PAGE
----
Traditional Greek New Year’s cake is made with only mastic as its outstanding flavor is very Greek. 

The use of a splash of vanilla extract in this recipe is merely to enhance the flavor of the mastic, as it is sometimes said that mastic resembles the flavor of vanilla, though I don’t think so. 

The Steps To Make Vasilopita

Step 1 – Bringing a lighter texture, to what could become a heavy cake batter, the egg whites are whipped light and airy, added at the end just before baking. 

Step 2 – Like most cake recipes, the egg yolks, sugar and butter are whipped together until creamy and lighter in color. 

Step 3 – Whisking in the dry ingredients, followed by the yogurt, makes the batter thick and rich, until the whipped whites are whisked in, bringing more air to the batter which changes the texture to a lighter version of a pound cake textured cake. 

Step 4 – While almond meal makes for the best flavor, texture and color to the vasilopita, finely crushed raw almonds can also be used, changing the color just a little, but the flavor is still rich from the almonds. 

Step 5 – The use of any shaped cake pan in making vasilopita works, though for this special occasion good luck cake, I used a really fancy pan. A ‘prepared pan’ for this recipe simply means to brush the pan with lots of butter and a light dusting of flour. 

Step 6 – For the sugar glaze, a licor with the same flavor as the resin in the cake can be used, but might need to be ordered from a local liquor store. You can also soak some of the crushed mastic in a small amount of boiling water (1/8), cup and use this with the icing sugar to form a glaze.

Preparing The Icing Glaze For The Vasilopita Cake
Preparing The Icing Glaze For The Vasilopita Cake

Ingredients Needed

  • Butter
  • Sugar
  • Eggs
  • Mastic (if possible) – or vanilla
  • Gold coin, silver coin or lucky coin
  • Non-stick spray
  • Measuring cup and spoons
  • A rock, or mortar and pestle – to crush the mastic resin gum
  • Large mixing bowl, plus a smaller one to whip the egg whites
  • Electric hand mixer or stand mixer.
  • Oven
  • Piping bag (optional) or simply a small painting brush to add the glaze on the baked cake
  • Edible Gold – a fun option, but other forms of cake decorating can be used
Greek Vasilopita New Year Cake Ingredients
Greek Vasilopita New Year Cake Ingredients

Equipment Needed

  • Bundt pan or fancy cake pan – this is the pan I use and was I surprised how easily the cake popped out, even with all the details in the pan!
  • Gold coin, silver coin or lucky coin
  • Non-stick spray
  • Measuring cup and spoons
  • A rock, or mortar and pestle – to crush the mastic resin gum
  • Large mixing bowl, plus a smaller one to whip the egg whites
  • Electric hand mixer or stand mixer.
  • Oven
  • Piping bag (optional) or simply a small painting brush to add the glaze on the baked cake
  • Gold – a fun option but other forms of cake decorating can be used
A Good Luck Celebration Cake For Sure!
A Good Luck Celebration Cake For Sure!
New Year Vasilopita Greek Good Luck Cake

New Year Vasilopita Greek Good Luck Cake

New Year Vasilopita Greek Good Luck Cake, rich with crushed almonds, yogurt and mastic Greek flavoring, is also loved as the lucky New Year cake!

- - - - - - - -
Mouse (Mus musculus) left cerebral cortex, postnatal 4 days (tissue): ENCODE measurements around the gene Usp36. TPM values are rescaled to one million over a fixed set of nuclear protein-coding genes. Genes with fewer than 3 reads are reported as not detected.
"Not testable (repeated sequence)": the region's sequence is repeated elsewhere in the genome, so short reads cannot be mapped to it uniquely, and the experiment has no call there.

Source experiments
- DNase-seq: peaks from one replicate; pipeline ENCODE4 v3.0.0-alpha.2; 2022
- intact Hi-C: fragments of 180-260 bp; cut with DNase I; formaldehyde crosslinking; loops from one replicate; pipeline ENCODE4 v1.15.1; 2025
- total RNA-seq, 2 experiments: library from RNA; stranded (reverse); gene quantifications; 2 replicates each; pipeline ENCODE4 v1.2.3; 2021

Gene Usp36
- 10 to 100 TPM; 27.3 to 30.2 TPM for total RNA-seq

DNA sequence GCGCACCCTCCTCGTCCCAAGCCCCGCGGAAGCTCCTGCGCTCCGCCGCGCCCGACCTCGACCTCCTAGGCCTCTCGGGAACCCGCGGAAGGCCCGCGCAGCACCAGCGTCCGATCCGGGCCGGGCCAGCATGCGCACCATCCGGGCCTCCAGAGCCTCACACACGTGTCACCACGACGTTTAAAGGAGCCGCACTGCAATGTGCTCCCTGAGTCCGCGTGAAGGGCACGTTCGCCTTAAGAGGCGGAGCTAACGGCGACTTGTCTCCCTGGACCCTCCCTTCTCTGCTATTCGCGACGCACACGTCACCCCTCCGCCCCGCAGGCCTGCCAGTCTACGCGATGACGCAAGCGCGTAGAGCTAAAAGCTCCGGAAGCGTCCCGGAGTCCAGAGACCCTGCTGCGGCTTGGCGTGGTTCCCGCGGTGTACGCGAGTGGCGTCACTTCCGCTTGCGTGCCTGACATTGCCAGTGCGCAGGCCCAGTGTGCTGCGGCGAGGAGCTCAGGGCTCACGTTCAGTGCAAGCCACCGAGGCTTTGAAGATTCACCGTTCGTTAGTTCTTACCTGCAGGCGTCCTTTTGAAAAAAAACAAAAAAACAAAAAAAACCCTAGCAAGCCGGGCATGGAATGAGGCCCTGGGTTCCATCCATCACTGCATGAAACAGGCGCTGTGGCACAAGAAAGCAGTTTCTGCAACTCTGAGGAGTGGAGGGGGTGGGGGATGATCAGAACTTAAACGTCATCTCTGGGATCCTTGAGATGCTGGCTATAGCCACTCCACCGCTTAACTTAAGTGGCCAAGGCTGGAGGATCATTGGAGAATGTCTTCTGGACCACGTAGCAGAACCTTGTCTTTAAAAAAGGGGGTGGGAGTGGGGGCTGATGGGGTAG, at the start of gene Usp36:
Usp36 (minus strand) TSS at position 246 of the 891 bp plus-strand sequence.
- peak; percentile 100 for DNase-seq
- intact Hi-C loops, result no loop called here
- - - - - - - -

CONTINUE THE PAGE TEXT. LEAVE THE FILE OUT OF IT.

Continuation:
5 from 1 vote
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Course: Cake
Cuisine: Greek
Keyword: New Year Vasilopita Greek Good Luck Cake
Prep Time: 30 minutes
Cook Time: 45 minutes
Total Time: 1 hour 15 minutes
Servings: 10 servings

Equipment

  • bundt pan
  • coins optional
  • edible gold or cake sprinkles optional

Ingredients

  • Vasilopita Recipe
  • 1 cup Butter soft
  • 1 1/2 cups Sugar
  • 7 Eggs separated
  • 1 tsp Mastic crushed
  • 2 tsp Vanilla extract
  • 3 cups All purpose flour
  • 3 tsp Baking powder
  • 1 cup Greek yogurt
  • 1 cup Almond meal
  • 1/2 tsp salt
  • Sugar Glaze Topping
  • 2 cups Powdered sugar, icing sugar
  • 2-3 tsp Mastic liqueur of Ouzo as needed

Instructions

  • Set the oven to 350. 
    In a large bowl with a stand mixer and whisk attachment, whip the egg whites until light and airy. Transfer to a separate bowl. 
  • In a large bowl with the stand mixer cream butter with sugar for 10-minutes. 
    Add egg yolks, mastic and vanilla extract to the butter mixture. 
    Sift the flour into the egg mixture along with the remaining dry ingredients. Blend until the wet ingredients is blended with the flour mixture. 
    On low speed whisk in the yogurt, followed by the whipped egg whites. 
  • Transfer to the prepared cake pan and place the coin into the cake batter. 
    Place in the preheated oven. 
    Bake for 45-minutes or until a tester comes out clean. 
    Cool completely and remove from the pan onto a wire rack. 
  • Sugar Glaze
  • Whisk the powdered sugar and enough Ouzo to form a smooth a thick creamy sugar glaze. 
    Either drizzle the sugar mixture across the cake or if the glaze is thick enough it can be piped decoratively onto the top of the cake. 
    Sprinkle particles of edible gold or cake sprinkles over the glaze before it dries.
    Remember the fun part, in that the member of the family to receive the first piece of cake with the hidden coin also receives good luck for the entire new year!

Video

Who Will Get The Gold Coin Of Good Luck In This Vasilopita Greek New Year Cake!
Who Will Get The Gold Coin Of Good Luck In This Vasilopita Greek New Year Cake!
Robin
5 1 vote